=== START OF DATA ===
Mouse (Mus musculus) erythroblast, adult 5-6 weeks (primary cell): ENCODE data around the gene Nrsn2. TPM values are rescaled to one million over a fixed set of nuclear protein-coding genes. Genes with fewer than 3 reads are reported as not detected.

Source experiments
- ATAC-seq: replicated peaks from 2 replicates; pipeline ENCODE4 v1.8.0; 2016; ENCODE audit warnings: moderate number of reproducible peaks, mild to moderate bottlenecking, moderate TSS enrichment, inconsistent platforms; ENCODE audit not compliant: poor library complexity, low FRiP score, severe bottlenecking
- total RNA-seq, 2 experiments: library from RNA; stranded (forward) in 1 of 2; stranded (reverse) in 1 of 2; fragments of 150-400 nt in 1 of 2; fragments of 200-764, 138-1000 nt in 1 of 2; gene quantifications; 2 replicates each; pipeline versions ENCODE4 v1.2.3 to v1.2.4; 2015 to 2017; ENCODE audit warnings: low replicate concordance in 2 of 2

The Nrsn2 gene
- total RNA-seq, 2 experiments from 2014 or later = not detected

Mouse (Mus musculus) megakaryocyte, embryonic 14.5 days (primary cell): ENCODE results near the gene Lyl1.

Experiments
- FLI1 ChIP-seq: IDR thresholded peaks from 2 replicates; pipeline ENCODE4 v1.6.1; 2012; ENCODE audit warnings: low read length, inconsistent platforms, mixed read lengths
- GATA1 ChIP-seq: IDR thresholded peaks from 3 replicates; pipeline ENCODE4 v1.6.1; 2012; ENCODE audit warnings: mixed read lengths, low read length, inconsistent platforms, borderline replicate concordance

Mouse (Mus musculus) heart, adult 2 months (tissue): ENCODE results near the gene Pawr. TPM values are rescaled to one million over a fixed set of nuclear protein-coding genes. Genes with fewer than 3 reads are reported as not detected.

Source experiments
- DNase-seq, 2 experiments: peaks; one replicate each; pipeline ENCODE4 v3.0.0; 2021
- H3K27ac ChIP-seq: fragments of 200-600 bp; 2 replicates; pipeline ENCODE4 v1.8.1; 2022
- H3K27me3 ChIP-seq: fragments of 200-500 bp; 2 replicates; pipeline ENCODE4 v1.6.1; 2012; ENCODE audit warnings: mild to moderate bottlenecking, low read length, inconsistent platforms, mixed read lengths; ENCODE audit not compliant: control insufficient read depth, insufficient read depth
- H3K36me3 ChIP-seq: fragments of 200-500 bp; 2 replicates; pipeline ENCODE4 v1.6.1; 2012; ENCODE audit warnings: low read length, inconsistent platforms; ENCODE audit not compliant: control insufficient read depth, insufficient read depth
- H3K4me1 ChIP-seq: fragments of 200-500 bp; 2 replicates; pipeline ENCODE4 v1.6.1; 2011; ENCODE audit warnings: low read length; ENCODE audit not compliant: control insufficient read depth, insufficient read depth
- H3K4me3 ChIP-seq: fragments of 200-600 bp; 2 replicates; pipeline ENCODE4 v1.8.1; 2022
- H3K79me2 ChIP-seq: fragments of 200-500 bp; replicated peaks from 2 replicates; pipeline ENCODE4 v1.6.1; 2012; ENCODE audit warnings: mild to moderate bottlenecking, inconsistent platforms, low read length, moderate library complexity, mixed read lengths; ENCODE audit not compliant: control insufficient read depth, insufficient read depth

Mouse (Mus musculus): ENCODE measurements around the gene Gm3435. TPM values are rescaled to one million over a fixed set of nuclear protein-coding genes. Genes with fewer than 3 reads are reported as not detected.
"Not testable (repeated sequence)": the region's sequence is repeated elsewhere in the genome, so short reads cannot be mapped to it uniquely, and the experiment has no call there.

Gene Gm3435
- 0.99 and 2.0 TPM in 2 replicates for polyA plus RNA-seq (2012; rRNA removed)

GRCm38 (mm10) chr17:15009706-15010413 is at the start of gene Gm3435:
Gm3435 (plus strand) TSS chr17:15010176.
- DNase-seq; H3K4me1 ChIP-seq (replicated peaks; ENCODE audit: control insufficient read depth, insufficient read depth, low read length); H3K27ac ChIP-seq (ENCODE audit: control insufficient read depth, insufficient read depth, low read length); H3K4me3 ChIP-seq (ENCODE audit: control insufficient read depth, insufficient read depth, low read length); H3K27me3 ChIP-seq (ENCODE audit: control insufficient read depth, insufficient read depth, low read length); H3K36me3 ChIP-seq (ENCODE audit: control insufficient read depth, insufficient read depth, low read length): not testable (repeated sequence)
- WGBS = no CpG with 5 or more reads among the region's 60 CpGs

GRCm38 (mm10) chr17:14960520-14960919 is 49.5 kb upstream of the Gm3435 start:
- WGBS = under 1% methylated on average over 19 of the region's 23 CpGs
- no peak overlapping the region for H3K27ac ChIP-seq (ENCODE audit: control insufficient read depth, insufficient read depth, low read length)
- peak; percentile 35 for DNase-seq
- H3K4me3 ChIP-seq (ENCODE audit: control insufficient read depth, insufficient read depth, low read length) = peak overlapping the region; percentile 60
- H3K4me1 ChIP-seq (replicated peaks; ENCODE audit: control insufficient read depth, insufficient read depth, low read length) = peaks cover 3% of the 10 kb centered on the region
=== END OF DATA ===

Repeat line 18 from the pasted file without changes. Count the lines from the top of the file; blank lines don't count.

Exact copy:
- H3K4me3 ChIP-seq: fragments of 200-600 bp; 2 replicates; pipeline ENCODE4 v1.8.1; 2022